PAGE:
As Puerto Rico, a U.S. territory, grapples with a severe crisis, we are publishing opinion pieces reflecting different views on the situation; these are the writers' personal views.
SAN JUAN, Puerto Rico — Congress is feeling the heat on Puerto Rico, but something is not always better than nothing.
Republican members of Congress are feeling the pressure stemming from several sides: Bondholders who seek a financial control board that maximizes the highest possible debt payments, the upcoming Supreme Court decision about the legitimacy of a state bankruptcy law and the arrival of more than 660,000 Puerto Rican migrants in the last nine years to key electoral states such as Florida and New York. (These are now new members of the Democrat's Party).
But there are even more pressures affecting the best interests of the US government. For one, almost half of the islanders leaving for the mainland are poor, creating a demand for more public services. A massive default from Puerto Rican bonds can create a financial contagion in the U.S. municipal bond market. Moreover, U.S. exports — especially agricultural products — to Puerto Rico will be reduced even further if the Great Depression of Puerto Rico deepens. Don't forget it's 2016, and mainland Puerto Ricans and Latinos can make the situation a thorny political issue in the political campaign.
The U.S. government has a shared responsibility on the Puerto Rican crisis that has to be addressed. The U.S. destroyed the Puerto Rican economy by removing tax incentives for manufacturing without providing or allowing enough time for a new economic plan —a fact some of us can verify using advanced statistics.
They banned access to both federal and local bankruptcy laws that would allow the restructuring of 70 percent of the debt that was issued by government-owned corporations and municipalities (whose bonds are not subject to constitutional priorities), and since the early 20th century they limited Puerto Rican export competitiveness by imposing navigation acts (Jones Act) that force the island to pay the most expensive vessels in the world, among others.
Instead of buying the debt and providing a few years before repayment — this could be easily done by the Federal Reserve or by the Department of Treasury, as done with corporations even when the well-being of millions of people was not in jeopardy — the executive branch has wisely decided to pass the responsibility to the Congress, which lets the executive branch have someone to blame.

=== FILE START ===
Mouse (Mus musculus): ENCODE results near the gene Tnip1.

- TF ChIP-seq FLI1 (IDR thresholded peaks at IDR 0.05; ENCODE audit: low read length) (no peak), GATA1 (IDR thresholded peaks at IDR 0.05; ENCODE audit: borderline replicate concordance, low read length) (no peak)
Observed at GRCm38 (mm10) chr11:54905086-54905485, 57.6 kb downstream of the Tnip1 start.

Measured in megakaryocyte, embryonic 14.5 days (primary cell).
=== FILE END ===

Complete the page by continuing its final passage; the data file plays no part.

The U.S. could have provided tools to restore economic development. It could have applied the Earned Income Tax Credit, removed navigation acts, formalized incentives to U.S. firms located in Puerto Rico and provided parity in Medicaid and Medicare. Instead, Congressional Republicans introduced a bill insisting on imposing a Fiscal Control Board that will exacerbate both economic downturn and poverty (by reducing aggregate demand and public services with austerity programs) and will ultimately lead to a even higher migration with the aforementioned consequences.
Under these circumstances, the best strategy for Puerto Rico and its allies is to block any bill that includes a fiscal control board (even if they call it "oversight board"), to declare a moratorium on debt payments in Puerto Rico, and to audit the whole debt (to uncover illegal debt issued over constitutional limits and under fraud). These actions will put higher pressure on both Washington and bondholders. Hedge funds can sue but any case in the court would take years to be resolved. This would actually help the Puerto Rican government gain time to stop paying their unsustainable debt and use saved money to provide public services and to stimulate economic growth. In that case the government should hire a few lawyers as "transition workers" to avoid hiring expensive law firms.
The Puerto Rican people have suffered enough with their Great Depression. Thus, until those development and restructuring mechanisms are provided, Puerto Rico should tell Congress "thanks, but no thanks."
José Caraballo-Cueto has a Ph.D. in economics and is the Director of the Census Information Center at the University of Puerto Rico, where he is also a regular researcher and professor of finance and statistics.